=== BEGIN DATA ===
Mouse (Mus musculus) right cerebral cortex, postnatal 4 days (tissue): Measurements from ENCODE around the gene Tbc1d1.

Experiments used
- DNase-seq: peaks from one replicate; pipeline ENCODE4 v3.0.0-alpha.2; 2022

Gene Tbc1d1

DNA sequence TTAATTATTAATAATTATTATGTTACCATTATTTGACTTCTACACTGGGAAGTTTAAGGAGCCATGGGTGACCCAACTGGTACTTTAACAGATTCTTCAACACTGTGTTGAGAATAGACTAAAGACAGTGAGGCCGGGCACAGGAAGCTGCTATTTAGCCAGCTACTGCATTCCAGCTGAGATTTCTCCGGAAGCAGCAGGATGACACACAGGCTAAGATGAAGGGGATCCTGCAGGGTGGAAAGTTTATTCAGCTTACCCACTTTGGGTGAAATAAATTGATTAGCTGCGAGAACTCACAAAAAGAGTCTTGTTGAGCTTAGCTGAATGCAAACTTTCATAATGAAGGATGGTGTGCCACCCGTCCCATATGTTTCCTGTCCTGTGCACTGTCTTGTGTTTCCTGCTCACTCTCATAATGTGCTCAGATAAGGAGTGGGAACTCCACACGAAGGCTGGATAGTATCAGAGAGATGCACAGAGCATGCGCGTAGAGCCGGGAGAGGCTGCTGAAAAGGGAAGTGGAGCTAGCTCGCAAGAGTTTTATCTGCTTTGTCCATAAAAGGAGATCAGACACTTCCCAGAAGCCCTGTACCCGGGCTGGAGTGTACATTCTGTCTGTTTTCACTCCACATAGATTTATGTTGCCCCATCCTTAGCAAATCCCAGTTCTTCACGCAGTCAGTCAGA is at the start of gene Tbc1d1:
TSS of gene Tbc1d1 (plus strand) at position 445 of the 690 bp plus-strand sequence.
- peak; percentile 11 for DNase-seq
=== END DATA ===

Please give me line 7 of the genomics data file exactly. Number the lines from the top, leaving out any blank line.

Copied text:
- peak; percentile 11 for DNase-seq